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Premium hobby markets hold strong

By Nick Bullock
Published: December 21, 2011
It stands to reason that as hobby product manufacturers and distributors across the industry take a financial hit in this struggling economy, makers of more expensive products in the various categories would suffer the same fate—if not a worse one — as entry-level hobby product producers.

Instead, some have been surprised to see that sales of high-end hobby products in particular have better weathered the storm.

“Sales have actually increased,” said Fred Hill, co-owner of The Coach Yard, which sells high-end brass passenger trains starting at around $2,100. “It did surprise me. I wasn’t ready for it. I thought we’d have to cut back, but we haven’t cut back. We’ve expanded, and that’s because of the demand.”

Demand for premium products — such as brass trains, $300-plus die-cast models and $1,000-plus radio-controlled vehicles — has held steady in recent years, distributors said.

“Generally, if somebody is looking for a specific model that is in the scale that they want, they’ll still save up and managed to buy it as some point,” said Mike Bass, president of hobby product distributor Stevens International, which deals in plastic model kits ranging in price from less than $10 to more than $200. “… We haven’t seen the downturn in the higher-end models like we expected; they’re just a little soft, but we haven’t really seen the bottom fall out as everyone might have expected for the $100-plus model kits.”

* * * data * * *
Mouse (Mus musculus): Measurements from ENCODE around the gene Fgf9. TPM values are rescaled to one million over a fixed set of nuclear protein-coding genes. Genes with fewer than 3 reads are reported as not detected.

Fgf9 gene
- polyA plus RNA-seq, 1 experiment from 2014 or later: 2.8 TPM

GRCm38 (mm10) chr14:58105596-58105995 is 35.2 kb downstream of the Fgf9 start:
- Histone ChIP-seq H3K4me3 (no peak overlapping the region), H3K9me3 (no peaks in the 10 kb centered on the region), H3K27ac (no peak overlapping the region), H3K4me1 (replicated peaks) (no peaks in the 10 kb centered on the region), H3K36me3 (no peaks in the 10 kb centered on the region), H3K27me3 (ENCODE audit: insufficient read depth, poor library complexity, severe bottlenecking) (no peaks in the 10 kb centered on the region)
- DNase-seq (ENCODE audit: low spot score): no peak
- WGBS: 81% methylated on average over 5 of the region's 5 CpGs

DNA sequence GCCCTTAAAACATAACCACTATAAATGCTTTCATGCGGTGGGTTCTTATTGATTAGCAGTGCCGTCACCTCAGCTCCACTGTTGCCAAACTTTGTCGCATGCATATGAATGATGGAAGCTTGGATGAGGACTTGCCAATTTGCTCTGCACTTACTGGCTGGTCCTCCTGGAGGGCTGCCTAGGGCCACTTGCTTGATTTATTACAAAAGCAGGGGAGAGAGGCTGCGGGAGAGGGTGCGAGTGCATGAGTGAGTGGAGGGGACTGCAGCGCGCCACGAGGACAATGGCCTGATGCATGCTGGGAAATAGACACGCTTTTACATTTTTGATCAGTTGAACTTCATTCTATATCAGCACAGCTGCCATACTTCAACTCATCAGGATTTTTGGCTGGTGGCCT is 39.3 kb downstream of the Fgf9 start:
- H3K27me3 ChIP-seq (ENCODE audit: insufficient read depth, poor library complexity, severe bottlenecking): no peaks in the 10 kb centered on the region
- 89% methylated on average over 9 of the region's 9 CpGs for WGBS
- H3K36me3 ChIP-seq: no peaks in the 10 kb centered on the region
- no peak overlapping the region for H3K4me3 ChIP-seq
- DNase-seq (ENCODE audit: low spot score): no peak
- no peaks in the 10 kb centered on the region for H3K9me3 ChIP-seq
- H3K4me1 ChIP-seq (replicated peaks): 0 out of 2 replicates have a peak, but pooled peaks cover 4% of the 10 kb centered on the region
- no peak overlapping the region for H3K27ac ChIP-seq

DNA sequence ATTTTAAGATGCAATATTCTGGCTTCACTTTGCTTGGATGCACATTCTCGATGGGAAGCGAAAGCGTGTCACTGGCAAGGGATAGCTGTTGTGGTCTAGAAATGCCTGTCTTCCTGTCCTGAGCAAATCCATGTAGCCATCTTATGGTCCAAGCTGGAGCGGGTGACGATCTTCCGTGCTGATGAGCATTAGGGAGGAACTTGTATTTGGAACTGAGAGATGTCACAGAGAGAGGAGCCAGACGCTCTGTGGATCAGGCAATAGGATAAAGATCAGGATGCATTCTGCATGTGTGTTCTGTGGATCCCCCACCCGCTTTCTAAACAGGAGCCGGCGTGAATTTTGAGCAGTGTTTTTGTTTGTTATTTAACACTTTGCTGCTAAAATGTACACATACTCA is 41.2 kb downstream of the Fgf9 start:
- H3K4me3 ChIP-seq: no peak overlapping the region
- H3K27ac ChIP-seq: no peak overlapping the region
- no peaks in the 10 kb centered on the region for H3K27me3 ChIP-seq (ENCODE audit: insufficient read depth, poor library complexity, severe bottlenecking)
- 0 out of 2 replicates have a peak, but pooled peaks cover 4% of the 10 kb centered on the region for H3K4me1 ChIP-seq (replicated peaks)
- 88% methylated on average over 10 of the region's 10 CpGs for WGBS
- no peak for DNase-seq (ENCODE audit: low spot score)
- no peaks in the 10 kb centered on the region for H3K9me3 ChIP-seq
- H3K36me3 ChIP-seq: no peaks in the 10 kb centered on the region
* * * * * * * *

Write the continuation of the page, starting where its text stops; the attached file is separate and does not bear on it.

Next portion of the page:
Meanwhile, the supply of premium hobby products has slipped, said Katherine Stratton, president of b2bReplicas, which deals in a wide range of die-cast models, including a few high-end products.

“I think people interested in that kind of model are still buying them,” she said.

Brian Marsh, president of brass locomotive distributor Overland Models, agreed, saying that builders have been hurt the most, but demand for premium products has sustained. The result, he said, is less profit for companies such as his.

Because of reduced supply, Overland is making fewer models available to the consumer.

“We announce very limited numbers, because we don’t want to do too much too far ahead of time because the pricing is so ever-changing right now,” Marsh said. “We like to fix on a price, and by doing that we put ourselves in a real pickle sometimes.

“… I would rather be doing 500 pieces where today we’re doing a couple hundred pieces. We are selling the models out, which is our biggest target right now, but it leaves very little room for profit.”

In some ways, however, the consumer benefits from this, Marsh said.

“The positive out of it is that it’s a very limited number (or product released), but the collector is also getting a higher price,” he said. “It’s a bit of a double-edged sword.”

And if the consumer is happy, the retailer is happy, Hill said. “We only sell through retailers, and our retailer base is very happy with the products,” he said.